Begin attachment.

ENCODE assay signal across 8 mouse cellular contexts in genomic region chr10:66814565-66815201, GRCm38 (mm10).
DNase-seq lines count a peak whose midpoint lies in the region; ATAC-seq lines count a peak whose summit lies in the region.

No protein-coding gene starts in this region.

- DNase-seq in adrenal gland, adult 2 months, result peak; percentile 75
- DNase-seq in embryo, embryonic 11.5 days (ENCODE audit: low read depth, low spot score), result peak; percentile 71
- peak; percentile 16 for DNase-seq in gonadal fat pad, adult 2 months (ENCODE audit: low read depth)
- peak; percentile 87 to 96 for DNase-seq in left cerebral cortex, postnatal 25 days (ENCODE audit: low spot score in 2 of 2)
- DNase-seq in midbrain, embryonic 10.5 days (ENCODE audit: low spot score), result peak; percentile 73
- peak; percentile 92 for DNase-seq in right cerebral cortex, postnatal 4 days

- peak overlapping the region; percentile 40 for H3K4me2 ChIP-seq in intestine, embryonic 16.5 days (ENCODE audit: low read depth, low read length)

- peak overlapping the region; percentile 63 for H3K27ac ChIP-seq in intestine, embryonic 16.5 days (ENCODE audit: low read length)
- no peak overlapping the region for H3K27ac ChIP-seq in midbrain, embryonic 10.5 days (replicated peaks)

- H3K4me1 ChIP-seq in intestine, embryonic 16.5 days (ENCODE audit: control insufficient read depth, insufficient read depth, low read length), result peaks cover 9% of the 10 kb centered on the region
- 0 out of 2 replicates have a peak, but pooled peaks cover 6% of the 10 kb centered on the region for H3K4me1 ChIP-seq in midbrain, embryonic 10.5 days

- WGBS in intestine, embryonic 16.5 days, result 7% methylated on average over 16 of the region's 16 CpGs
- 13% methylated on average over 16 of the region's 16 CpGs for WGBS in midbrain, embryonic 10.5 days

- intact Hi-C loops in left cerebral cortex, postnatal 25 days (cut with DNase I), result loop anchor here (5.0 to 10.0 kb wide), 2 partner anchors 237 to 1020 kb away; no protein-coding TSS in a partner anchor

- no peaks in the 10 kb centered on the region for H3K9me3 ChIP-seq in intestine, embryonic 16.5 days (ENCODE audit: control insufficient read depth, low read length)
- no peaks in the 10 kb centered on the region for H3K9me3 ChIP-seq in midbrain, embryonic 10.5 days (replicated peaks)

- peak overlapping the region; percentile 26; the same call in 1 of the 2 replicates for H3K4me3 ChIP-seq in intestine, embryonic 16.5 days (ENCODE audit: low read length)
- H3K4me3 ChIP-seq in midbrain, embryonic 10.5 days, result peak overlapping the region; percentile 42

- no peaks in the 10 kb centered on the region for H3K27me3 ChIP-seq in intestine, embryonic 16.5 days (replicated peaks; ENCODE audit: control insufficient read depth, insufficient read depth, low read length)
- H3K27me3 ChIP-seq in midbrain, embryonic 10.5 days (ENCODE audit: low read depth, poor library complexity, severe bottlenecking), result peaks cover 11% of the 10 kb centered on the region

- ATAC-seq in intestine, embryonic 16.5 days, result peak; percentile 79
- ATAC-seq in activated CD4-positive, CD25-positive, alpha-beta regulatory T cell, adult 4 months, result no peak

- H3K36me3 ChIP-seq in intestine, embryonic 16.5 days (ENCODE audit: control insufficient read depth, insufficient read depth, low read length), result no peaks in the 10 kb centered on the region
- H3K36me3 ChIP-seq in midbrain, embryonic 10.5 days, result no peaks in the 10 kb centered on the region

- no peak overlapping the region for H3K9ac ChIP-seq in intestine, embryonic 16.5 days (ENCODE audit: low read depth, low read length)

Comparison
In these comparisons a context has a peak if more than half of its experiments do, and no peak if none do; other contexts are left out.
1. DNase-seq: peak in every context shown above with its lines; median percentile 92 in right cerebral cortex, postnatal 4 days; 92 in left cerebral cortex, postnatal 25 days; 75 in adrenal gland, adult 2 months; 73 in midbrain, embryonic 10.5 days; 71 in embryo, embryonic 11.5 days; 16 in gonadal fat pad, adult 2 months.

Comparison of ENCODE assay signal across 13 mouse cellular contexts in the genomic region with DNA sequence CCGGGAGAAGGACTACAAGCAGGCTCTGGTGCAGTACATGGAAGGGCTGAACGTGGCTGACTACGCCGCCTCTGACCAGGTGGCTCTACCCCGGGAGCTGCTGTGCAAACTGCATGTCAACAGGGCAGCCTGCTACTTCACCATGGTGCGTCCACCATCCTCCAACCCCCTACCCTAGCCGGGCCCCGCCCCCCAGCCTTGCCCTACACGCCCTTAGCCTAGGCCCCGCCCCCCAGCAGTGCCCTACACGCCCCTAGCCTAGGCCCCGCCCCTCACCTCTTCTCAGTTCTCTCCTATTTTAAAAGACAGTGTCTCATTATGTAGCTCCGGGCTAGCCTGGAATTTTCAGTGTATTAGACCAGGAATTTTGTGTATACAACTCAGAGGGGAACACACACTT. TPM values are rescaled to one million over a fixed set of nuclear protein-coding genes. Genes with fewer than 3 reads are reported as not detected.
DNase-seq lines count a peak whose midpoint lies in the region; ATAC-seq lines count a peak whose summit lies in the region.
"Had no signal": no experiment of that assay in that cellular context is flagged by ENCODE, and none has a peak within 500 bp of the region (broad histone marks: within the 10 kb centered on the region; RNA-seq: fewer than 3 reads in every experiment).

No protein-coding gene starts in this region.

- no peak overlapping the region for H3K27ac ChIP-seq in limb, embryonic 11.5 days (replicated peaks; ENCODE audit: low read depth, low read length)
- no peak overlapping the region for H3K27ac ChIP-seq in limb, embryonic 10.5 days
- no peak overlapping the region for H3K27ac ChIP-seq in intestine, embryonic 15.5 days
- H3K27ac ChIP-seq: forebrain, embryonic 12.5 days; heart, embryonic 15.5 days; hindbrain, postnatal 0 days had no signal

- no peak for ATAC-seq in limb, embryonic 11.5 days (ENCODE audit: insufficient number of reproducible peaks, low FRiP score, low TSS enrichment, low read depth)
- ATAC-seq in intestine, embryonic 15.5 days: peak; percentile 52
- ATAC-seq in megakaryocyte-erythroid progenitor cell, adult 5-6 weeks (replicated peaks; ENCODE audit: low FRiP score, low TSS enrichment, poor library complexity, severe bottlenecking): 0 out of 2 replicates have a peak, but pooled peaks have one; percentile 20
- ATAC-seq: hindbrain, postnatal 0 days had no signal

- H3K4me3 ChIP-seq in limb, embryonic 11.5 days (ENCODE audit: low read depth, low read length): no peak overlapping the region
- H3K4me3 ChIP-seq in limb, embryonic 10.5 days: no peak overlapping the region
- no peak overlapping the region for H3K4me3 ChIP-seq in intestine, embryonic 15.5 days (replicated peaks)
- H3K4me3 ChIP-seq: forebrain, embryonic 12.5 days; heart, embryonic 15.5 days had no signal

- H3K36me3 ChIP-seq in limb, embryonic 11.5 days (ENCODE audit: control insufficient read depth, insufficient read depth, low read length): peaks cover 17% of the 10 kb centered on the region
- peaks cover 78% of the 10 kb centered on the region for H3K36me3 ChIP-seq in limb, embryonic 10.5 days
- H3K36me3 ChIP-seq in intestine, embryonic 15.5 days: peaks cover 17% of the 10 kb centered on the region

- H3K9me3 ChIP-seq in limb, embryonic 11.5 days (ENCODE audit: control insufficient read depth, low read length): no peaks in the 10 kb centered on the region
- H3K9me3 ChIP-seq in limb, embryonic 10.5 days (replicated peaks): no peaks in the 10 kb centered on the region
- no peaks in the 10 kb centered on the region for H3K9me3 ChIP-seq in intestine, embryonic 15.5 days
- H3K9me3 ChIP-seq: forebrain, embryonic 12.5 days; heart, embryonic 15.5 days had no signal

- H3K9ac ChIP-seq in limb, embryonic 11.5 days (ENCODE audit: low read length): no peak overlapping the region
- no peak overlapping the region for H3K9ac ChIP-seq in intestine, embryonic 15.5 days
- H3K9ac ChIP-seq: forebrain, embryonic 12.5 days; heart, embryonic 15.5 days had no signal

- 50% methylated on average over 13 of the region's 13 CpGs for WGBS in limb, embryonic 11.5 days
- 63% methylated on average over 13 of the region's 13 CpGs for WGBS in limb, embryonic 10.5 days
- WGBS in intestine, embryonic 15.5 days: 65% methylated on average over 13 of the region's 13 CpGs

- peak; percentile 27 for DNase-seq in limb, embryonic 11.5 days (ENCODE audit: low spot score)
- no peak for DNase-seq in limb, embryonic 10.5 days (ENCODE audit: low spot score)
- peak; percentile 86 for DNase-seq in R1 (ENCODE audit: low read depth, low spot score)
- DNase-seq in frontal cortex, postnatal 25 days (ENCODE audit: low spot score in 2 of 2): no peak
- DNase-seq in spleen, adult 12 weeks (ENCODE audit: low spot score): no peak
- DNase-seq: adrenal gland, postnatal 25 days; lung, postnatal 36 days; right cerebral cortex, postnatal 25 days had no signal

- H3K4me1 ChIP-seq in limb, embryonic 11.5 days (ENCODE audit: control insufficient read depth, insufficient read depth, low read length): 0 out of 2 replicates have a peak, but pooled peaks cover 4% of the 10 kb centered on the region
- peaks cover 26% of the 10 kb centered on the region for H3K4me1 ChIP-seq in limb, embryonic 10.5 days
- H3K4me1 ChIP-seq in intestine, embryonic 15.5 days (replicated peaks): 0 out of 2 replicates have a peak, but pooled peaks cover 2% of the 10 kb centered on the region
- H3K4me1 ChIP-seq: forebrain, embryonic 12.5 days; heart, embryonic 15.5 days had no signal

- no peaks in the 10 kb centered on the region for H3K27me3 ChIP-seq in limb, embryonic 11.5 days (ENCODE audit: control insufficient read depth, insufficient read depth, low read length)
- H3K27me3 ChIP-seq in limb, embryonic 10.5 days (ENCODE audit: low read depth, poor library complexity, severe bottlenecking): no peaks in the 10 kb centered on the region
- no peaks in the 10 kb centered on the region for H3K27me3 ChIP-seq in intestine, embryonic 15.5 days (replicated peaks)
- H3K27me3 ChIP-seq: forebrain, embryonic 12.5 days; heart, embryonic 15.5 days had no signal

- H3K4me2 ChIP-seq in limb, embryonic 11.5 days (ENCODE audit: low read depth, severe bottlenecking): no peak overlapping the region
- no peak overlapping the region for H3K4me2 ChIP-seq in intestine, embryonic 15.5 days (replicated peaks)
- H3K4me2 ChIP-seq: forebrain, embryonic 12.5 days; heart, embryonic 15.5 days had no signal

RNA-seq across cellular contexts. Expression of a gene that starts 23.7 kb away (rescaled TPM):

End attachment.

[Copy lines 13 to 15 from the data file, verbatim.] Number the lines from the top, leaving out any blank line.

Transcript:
- H3K4me1 ChIP-seq in intestine, embryonic 16.5 days (ENCODE audit: control insufficient read depth, insufficient read depth, low read length), result peaks cover 9% of the 10 kb centered on the region
- 0 out of 2 replicates have a peak, but pooled peaks cover 6% of the 10 kb centered on the region for H3K4me1 ChIP-seq in midbrain, embryonic 10.5 days

- WGBS in intestine, embryonic 16.5 days, result 7% methylated on average over 16 of the region's 16 CpGs